Why do we light an eight-branched Menorah on Chanukah, when the Menorah in the Holy Temple had seven branches?
The number seven represents the natural order; the number eight represents the supernatural.
We light an eight-branched Menorah on Chanukah to commemorate the miracle of the small jar of oil, which was enough to kindle the Menorah for only one day, but burned for eight days.
However, the fact that the Temple Menorah had seven branches, while a Chanukah Menorah has eight, also symbolizes the different functions of the two candelabras. The Menorah in the Temple was kindled indoors, by day. Their purpose was not to provide illumination for the Temple itself, but to serve as a beacon, calling all the people around the world to come to the Temple and bask in the divine presence.
The Chanukah lights, by contrast, are kindled at night, and are placed near a window or door, to light up the outside. They are lit during a time of divine concealment, when we cannot simply go to the Temple to draw divine inspiration. Rather, we must go out into the darkness of night and reveal the hidden beauty and light that lies buried within the darkness itself.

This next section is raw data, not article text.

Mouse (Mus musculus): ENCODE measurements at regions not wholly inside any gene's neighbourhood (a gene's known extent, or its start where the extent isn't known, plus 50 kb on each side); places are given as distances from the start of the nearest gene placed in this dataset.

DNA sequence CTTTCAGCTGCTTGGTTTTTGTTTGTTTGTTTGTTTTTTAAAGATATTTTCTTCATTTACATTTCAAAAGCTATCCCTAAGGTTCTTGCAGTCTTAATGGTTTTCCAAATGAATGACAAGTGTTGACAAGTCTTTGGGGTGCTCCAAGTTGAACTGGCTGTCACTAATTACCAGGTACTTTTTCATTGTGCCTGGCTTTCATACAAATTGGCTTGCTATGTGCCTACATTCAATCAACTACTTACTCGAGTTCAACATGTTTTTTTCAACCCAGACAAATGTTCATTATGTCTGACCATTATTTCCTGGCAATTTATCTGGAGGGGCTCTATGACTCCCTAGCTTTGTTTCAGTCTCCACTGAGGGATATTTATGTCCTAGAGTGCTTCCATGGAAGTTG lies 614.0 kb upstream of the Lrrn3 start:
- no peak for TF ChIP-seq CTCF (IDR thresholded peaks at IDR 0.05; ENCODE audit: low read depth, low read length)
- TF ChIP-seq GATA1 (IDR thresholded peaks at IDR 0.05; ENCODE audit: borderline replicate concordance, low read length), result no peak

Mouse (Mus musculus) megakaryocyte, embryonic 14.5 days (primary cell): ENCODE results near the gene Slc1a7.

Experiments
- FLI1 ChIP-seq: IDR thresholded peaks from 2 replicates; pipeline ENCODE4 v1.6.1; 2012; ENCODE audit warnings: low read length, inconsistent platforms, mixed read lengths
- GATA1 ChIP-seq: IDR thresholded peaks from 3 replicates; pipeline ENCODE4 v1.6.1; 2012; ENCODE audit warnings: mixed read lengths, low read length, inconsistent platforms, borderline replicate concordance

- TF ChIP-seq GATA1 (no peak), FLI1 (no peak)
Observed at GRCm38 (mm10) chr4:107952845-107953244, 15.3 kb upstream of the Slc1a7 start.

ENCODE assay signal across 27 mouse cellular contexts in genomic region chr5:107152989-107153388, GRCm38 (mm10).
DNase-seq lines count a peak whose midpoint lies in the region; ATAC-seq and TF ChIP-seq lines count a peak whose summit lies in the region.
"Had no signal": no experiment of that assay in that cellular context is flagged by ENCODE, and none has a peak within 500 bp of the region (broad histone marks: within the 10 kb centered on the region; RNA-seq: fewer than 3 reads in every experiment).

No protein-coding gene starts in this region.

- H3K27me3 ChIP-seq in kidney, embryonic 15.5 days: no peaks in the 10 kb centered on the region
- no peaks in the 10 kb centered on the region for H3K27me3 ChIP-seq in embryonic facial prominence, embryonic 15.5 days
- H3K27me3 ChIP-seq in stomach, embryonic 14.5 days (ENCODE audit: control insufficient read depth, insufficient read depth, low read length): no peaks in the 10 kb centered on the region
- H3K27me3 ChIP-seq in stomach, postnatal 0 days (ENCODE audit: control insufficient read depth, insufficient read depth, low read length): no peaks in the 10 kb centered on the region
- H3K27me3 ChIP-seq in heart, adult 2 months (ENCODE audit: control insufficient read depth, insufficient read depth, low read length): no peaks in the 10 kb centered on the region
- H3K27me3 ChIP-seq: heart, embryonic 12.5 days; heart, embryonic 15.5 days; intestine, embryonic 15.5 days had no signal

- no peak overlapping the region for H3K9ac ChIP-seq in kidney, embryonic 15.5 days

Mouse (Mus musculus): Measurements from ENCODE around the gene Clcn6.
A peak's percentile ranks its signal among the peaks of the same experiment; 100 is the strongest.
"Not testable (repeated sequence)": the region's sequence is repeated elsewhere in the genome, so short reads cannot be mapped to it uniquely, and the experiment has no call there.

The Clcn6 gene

For this reason, the Menorah in the Temple had seven branches while the Chanukah Menorah has eight. Seven represents the natural order; there are seven days of the week, corresponding to seven divine attributes with which G-d created the world. The number eight represents a power that is above nature.
The Temple required only a seven-branched Menorah. The power of seven was sufficient during a time when the divine presence was manifest. On Chanukah, though, we need the power of eight. We are charged with the task of illuminating the darkness outside, and transforming it, causing it to give off its own inherent light, hidden there since before creation. For this, the power of seven is not enough, and we need supernatural powers, represented by the number eight.